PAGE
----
Man, you would think that a site as widely-used as the IRS would have somebody around to make sure the damn thing can be easily navigated? Try and find options to file your taxes for free on the site, and you’re suddenly jumping through hoops to find what you’re looking for. But that’s not all. Every end of the website feels like you’re trudging through a swamp to find the pertinent information so that you don’t end up getting a terse letter from the same agency somewhere down the line. Whoever finally figures out the damn IRS website should probably get a Presidential Medal of Freedom.

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U.S. Army Cyber Command

U.S. Army Cyber Command

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Screenshot: U.S. Army Cyber Command

Have you noticed the rampant irony that the more tech-focused government websites are also the ugliest looking? We sure have. The U.S. Army Cyber Command site used to look even worse, but now the first thing you’re greeted with is a squashed image of military personnel in a command center before scrolling down and squinting at a rather unhelpful map of different command centers. Also, please stop including your Twitter feed on your government site? It’s not needed, and it only adds to the overall clutter.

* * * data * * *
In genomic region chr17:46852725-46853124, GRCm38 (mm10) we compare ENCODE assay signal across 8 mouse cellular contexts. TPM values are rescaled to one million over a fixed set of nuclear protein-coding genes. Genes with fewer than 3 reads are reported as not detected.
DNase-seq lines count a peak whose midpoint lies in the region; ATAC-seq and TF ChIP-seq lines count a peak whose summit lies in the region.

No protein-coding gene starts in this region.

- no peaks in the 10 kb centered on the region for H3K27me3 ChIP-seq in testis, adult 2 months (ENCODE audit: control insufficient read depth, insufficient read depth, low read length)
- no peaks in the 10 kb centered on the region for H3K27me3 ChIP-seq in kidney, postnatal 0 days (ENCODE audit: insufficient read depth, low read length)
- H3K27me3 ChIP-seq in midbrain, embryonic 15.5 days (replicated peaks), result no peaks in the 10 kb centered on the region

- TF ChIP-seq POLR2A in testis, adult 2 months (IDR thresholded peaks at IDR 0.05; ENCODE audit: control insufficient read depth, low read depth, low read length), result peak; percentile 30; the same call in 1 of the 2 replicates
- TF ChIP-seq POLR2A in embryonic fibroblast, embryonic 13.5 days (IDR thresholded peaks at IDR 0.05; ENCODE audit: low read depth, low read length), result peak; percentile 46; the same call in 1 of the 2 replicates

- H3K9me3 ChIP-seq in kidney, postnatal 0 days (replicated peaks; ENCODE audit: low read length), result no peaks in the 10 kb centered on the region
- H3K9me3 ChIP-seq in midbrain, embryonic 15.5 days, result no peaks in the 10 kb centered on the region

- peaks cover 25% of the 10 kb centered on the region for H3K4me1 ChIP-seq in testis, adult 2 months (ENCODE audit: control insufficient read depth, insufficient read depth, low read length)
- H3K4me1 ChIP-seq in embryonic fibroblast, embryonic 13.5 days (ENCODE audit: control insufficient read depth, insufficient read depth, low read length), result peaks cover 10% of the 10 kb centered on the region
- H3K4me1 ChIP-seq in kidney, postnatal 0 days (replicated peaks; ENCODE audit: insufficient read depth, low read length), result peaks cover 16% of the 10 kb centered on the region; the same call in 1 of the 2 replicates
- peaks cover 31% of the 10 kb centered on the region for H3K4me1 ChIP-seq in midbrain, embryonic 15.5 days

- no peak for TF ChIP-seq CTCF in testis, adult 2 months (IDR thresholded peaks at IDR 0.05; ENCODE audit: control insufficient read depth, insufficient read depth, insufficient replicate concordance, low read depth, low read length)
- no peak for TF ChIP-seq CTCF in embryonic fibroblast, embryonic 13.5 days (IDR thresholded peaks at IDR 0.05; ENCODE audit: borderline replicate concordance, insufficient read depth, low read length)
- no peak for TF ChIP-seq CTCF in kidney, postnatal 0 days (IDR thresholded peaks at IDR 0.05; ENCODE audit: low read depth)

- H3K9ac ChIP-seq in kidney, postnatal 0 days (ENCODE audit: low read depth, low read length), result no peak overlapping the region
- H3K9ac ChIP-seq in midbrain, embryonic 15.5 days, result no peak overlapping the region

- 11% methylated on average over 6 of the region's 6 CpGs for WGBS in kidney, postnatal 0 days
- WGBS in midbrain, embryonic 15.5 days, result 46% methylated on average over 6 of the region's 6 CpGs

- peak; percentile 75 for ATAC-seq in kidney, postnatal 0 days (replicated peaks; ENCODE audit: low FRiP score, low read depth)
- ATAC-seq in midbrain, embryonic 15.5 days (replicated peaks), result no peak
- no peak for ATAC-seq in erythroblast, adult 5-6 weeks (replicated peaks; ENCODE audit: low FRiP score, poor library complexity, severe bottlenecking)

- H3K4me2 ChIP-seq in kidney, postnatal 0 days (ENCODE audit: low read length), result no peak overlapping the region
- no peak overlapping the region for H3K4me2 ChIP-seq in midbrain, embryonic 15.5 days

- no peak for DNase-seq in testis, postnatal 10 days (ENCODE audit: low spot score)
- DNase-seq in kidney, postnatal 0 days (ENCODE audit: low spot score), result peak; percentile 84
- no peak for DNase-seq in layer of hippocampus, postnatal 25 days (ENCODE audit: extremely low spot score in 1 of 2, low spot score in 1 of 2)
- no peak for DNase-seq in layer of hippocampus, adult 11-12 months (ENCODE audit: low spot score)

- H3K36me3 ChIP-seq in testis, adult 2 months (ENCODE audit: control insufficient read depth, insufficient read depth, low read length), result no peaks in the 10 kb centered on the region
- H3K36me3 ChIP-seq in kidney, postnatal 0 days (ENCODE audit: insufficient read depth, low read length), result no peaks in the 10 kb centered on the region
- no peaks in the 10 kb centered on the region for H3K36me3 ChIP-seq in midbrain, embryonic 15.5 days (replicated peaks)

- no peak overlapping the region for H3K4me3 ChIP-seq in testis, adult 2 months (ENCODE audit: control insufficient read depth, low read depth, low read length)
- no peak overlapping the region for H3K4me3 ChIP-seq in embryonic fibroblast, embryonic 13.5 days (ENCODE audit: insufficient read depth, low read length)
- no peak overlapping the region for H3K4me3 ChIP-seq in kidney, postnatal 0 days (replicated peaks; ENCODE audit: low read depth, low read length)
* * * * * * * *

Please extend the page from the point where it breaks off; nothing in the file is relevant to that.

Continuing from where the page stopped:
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NASA

NASA

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Screenshot: NASA

Alright, here it goes. I don’t like NASA’s website layout. In fact, I hate it. It’s cluttered, confusing, unhelpful, what have you. It’s similar to Space Force, but it might be even worse. Yes, NASA, we do like the cool pictures of your telescopes, probes, and satellites, but anybody coming in who doesn’t already know what those things are will just be looking at a mosaic of nonsense images. Please, NASA, you do not have to take up every single pixel of a page with something.